Zoom’s upcoming feature will allow it to block you if your government thinks you’re involved in some illegal activity.
Zoom’s upcoming feature will allow it to remove or block users based on geography, the cloud-based video conferencing platform said in a blog post. This is so the company can comply with requests from local authorities to crack down on any illegal activity within their borders. Zoom also said that it will no longer take requests from the Chinese government to impact user accounts outside of mainland China.
Both these developments are concerning actually. On the one end, Zoom has acknowledged that it was open to impacting user accounts outside of mainland China (which means, virtually anybody) at the behest of the Chinese government until very recently, and on the other end, it is now saying out loud that it is open to the idea of a “censored” state which sort of defeats the whole purpose of it also simultaneously working on end-to-end encryption.
- PlayStation 5, PlayStation 5 Digital Edition India pre-orders go live on June 23: Here's where you can reserve a unit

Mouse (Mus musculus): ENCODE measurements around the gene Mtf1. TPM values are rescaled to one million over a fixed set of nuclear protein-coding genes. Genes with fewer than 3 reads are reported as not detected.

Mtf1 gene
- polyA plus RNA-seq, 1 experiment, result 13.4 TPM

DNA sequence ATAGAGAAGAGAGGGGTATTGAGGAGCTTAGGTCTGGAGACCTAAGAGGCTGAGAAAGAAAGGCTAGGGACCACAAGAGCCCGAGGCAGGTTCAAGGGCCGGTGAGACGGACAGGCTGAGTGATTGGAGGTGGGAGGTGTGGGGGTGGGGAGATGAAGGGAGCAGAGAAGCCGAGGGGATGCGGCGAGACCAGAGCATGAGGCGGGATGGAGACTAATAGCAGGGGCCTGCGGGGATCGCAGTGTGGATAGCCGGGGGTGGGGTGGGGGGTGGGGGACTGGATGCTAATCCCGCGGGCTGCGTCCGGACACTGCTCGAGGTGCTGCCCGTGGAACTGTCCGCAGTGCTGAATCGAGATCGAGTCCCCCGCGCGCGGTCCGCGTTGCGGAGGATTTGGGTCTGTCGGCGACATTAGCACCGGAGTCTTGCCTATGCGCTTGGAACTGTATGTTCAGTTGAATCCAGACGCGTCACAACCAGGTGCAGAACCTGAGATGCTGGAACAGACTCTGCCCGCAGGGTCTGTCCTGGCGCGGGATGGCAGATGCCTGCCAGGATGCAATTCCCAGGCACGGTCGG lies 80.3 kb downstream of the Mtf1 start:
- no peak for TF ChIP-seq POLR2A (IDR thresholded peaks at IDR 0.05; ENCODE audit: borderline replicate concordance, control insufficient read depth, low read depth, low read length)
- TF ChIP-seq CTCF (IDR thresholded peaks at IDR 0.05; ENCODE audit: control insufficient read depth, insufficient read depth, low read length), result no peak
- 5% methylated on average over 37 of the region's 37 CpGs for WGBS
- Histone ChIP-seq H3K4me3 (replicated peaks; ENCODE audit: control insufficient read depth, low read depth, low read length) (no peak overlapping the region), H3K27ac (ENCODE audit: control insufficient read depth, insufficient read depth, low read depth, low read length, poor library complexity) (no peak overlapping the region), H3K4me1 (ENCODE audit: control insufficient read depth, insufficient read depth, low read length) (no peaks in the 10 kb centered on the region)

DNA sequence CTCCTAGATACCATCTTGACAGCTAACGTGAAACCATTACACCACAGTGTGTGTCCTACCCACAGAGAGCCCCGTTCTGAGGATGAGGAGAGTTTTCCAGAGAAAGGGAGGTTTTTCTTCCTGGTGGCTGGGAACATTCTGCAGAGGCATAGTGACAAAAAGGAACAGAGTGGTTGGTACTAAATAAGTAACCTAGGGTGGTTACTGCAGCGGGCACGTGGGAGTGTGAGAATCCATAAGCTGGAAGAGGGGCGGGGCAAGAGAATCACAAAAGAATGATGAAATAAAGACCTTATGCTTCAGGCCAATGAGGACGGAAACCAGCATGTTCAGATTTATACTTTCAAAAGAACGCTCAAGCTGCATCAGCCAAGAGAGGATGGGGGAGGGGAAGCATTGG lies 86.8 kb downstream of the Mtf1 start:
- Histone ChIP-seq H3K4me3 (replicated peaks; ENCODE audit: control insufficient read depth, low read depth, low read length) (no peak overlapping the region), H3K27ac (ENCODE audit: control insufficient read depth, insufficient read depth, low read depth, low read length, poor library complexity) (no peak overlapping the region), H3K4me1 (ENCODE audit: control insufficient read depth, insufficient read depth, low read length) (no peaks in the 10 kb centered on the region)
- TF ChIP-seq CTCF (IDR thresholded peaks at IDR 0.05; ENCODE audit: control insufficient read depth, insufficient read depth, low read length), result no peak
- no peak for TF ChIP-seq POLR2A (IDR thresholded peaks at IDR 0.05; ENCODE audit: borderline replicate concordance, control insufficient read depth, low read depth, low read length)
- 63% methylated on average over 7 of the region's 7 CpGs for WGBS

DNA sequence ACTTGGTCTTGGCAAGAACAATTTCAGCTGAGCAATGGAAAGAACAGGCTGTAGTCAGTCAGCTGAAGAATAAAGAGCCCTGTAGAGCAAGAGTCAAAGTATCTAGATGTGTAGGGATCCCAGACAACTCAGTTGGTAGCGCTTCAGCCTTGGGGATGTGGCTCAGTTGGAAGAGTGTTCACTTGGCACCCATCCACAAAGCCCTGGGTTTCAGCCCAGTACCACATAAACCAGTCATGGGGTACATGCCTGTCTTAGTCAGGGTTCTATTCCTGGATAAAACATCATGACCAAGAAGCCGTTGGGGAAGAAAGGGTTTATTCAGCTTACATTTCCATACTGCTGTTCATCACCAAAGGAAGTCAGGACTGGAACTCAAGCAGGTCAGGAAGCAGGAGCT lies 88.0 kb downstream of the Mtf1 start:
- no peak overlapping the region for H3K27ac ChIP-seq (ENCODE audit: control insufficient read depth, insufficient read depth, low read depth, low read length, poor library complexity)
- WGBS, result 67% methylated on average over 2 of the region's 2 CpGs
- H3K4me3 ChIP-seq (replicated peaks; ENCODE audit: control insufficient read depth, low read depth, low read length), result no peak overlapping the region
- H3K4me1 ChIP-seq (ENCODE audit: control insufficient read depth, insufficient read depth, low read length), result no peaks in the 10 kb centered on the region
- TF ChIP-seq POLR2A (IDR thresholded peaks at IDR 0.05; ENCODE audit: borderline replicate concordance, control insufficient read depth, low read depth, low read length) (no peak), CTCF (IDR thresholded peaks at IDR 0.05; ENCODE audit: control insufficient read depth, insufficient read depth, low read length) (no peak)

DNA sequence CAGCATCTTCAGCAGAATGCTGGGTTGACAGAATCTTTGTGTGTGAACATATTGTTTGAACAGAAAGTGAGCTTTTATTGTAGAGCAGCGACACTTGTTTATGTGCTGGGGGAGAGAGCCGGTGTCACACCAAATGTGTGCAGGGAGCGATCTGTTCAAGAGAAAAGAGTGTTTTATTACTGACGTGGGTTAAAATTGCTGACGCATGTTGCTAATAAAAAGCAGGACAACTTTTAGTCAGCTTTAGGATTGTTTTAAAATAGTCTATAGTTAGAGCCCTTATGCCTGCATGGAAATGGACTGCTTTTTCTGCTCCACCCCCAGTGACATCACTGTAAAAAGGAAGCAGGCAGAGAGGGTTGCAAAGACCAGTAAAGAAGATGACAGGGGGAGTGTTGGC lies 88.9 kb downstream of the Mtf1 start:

- Sony SRS-XB13 Extra Bass portable speaker launched in India at a price of Rs 3,990 : Everything to know
- Battlegrounds Mobile India reportedly sending user data to other countries including China
In other words, Zoom’s upcoming feature will allow it to block you if your government thinks you’re involved in some illegal activity. Zoom said it will “protect these conversations for participants outside of those borders where the activity is allowed,” which is again, another acknowledgment to the fact that it granted China the jurisdiction to impact user accounts, outside of its borders, until the whole thing blew up recently.
Much like any other Zoom controversy, this one also came to light after users faced it personally, following which the company admitted its mistakes, the “nth” time now. Several Hong Kong and US-based activists commemorating the Tiananmen Square massacre through virtual gatherings on Zoom have claimed their accounts were suspended, allegedly at China’s “request.” Zoom has now confirmed it acted upon China’s assertion that these public gatherings were illegal and terminated the events and hosts’ accounts.
“We made two mistakes,” Zoom said, “we suspended or terminated the host accounts, one in Hong Kong SAR and two in the US. We have reinstated these three host accounts,” and “we shut down the meetings instead of blocking the participants by country. We currently do not have the capability to block participants by country. We could have anticipated this need. While there would have been significant repercussions, we also could have kept the meetings running.”
To be clear, Zoom is a US-based company headquartered in San Jose, California.